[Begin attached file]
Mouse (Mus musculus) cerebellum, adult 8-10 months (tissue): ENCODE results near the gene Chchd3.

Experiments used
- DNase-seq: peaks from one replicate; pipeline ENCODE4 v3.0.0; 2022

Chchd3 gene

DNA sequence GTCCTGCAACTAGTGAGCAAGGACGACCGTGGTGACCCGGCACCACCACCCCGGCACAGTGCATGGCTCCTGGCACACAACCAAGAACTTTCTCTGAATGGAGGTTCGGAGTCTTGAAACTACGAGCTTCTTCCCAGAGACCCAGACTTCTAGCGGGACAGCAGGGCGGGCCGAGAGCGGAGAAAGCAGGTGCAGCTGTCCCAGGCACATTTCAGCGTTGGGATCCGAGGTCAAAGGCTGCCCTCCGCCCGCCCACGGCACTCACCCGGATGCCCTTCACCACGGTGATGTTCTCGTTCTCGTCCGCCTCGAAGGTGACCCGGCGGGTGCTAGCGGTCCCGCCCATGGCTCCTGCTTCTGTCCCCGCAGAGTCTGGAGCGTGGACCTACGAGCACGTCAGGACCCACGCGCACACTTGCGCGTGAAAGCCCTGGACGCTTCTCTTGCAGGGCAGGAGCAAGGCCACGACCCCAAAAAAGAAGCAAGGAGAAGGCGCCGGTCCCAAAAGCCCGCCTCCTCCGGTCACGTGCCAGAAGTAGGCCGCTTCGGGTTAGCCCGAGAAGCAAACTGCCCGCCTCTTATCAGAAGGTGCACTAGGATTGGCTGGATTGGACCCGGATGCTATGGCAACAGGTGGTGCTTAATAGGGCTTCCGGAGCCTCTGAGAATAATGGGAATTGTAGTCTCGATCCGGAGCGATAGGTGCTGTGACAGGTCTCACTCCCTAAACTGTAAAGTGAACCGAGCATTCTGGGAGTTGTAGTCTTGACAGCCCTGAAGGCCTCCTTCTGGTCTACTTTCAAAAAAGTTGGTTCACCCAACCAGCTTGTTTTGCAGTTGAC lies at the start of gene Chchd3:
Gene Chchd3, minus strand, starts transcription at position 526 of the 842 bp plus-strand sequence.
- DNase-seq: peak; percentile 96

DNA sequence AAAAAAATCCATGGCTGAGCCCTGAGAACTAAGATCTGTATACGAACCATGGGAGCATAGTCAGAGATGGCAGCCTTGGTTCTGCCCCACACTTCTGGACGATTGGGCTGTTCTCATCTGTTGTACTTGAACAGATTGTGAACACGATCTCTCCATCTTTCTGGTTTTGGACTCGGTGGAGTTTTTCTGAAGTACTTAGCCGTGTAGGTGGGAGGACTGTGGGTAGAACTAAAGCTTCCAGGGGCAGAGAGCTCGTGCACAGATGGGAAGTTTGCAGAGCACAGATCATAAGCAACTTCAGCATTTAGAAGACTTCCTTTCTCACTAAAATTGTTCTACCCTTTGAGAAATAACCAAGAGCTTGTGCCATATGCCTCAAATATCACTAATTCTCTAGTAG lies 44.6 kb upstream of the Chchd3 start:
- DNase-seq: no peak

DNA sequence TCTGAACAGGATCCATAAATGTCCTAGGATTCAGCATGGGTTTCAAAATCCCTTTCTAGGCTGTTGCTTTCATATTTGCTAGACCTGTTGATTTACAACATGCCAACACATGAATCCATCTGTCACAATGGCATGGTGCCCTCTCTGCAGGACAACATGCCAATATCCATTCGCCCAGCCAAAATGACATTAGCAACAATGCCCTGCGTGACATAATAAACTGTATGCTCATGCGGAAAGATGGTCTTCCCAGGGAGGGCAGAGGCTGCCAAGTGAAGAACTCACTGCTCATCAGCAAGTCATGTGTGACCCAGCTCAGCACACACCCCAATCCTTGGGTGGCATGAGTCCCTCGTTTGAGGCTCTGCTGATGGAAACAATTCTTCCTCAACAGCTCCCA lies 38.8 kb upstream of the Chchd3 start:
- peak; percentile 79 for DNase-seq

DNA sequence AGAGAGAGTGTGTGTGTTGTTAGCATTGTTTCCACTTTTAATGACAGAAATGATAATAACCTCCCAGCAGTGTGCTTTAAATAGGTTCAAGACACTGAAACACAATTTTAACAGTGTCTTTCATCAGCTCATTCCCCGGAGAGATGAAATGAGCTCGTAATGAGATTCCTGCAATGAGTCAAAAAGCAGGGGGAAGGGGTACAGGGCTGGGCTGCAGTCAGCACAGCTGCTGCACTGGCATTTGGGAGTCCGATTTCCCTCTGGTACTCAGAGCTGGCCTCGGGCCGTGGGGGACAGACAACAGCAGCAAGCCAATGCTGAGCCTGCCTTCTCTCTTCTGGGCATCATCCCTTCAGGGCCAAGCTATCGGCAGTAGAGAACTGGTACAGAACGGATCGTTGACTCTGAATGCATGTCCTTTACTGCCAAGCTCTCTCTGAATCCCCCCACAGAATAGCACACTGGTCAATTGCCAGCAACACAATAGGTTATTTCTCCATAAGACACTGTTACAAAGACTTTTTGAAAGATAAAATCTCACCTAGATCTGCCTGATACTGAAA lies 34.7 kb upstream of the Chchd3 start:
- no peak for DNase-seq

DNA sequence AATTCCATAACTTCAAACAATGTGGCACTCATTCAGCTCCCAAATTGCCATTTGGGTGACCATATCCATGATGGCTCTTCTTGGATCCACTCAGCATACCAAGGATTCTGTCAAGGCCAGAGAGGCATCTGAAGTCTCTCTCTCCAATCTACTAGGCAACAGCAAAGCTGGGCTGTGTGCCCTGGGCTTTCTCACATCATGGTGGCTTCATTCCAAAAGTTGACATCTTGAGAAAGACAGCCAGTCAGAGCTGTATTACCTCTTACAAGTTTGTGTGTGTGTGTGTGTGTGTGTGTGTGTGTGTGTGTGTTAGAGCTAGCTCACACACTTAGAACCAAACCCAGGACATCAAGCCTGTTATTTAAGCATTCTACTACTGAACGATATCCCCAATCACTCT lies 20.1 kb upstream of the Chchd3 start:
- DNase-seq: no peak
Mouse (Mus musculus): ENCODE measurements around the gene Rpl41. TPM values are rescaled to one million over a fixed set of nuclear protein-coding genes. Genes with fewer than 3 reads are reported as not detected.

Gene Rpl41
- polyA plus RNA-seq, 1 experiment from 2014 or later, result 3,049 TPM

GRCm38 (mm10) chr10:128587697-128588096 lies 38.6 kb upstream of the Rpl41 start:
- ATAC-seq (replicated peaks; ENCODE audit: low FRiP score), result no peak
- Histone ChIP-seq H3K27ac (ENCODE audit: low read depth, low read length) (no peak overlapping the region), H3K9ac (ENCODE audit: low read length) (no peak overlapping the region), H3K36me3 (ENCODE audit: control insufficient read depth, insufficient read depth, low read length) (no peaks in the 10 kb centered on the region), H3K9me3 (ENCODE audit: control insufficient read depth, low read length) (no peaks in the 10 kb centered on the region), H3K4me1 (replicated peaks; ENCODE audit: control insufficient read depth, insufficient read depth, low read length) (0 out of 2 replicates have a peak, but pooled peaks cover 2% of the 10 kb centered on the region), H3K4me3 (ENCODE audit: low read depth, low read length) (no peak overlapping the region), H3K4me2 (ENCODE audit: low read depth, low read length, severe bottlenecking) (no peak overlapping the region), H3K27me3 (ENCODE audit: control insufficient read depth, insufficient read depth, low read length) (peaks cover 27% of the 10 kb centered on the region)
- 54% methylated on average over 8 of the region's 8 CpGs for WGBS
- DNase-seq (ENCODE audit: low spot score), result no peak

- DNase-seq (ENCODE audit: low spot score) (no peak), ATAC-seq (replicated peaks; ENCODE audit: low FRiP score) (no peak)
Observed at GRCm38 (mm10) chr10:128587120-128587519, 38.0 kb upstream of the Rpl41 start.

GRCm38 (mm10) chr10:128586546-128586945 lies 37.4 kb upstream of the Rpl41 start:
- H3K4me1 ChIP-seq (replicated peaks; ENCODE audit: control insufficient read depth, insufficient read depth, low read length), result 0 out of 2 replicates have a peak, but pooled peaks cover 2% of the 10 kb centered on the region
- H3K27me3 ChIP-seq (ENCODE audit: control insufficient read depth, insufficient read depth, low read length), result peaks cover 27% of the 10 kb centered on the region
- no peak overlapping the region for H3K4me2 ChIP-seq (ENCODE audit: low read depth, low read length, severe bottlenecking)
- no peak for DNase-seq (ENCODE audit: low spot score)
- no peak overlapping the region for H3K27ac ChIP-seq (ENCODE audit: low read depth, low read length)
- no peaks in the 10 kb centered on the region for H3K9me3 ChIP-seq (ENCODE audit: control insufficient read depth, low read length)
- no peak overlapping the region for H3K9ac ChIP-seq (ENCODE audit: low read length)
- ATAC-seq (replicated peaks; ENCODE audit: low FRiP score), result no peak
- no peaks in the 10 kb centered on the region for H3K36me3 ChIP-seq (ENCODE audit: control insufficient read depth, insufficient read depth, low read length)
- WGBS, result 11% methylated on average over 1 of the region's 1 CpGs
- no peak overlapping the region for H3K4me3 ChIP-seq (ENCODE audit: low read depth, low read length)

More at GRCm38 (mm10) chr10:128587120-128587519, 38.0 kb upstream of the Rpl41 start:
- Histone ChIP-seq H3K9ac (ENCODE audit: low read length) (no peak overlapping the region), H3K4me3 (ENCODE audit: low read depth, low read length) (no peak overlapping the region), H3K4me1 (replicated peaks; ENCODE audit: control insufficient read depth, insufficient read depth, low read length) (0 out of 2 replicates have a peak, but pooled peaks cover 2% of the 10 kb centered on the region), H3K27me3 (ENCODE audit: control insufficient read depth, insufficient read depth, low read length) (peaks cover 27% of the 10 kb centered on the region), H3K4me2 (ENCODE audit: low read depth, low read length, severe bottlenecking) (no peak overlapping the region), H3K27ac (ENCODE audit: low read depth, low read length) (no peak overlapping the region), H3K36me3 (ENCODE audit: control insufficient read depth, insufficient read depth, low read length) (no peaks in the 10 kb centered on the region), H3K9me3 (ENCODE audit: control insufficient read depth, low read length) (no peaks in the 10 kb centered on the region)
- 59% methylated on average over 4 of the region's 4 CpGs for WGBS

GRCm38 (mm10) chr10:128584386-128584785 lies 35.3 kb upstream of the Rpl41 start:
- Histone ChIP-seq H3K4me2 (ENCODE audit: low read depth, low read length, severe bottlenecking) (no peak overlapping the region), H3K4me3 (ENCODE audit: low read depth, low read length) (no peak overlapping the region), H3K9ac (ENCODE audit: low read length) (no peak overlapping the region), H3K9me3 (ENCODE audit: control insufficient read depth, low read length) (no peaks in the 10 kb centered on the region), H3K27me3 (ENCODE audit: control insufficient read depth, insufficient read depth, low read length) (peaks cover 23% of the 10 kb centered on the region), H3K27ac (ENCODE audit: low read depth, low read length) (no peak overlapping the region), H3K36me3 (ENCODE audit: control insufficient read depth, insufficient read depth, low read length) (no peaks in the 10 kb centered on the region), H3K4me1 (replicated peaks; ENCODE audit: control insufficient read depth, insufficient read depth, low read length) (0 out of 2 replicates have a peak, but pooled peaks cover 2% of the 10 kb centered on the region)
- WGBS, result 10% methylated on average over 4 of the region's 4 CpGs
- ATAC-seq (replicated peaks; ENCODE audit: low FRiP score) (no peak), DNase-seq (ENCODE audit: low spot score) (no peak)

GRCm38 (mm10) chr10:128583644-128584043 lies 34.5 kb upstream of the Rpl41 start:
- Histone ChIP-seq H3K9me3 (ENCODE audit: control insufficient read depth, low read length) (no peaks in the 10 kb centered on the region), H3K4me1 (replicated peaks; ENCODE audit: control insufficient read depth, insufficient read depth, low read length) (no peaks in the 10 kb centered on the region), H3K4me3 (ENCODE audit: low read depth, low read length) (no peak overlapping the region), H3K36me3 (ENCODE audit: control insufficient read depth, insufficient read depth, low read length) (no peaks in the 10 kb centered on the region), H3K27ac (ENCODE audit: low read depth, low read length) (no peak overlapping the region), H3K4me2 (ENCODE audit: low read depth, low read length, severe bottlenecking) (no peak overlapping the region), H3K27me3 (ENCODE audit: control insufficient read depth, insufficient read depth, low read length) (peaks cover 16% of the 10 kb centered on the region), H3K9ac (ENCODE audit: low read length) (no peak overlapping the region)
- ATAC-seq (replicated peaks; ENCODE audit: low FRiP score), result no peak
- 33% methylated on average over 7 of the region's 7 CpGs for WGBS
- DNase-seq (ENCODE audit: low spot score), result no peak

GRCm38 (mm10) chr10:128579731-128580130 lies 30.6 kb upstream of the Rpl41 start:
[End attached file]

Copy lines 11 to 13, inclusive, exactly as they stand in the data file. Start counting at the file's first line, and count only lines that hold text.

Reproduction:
- peak; percentile 79 for DNase-seq

DNA sequence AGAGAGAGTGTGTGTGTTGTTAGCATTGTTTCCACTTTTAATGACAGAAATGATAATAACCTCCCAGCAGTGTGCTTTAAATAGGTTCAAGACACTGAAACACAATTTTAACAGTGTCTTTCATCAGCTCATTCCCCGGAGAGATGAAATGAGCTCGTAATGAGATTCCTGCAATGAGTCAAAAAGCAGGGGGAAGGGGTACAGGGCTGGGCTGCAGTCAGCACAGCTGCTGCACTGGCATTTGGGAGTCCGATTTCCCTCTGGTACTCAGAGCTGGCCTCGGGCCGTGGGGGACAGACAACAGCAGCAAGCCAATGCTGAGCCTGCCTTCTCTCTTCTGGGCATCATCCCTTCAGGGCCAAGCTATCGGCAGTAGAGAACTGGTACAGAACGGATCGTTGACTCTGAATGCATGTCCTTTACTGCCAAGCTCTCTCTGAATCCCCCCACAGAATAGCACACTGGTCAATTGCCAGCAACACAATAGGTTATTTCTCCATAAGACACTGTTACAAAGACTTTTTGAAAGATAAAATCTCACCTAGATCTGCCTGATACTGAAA lies 34.7 kb upstream of the Chchd3 start:
- no peak for DNase-seq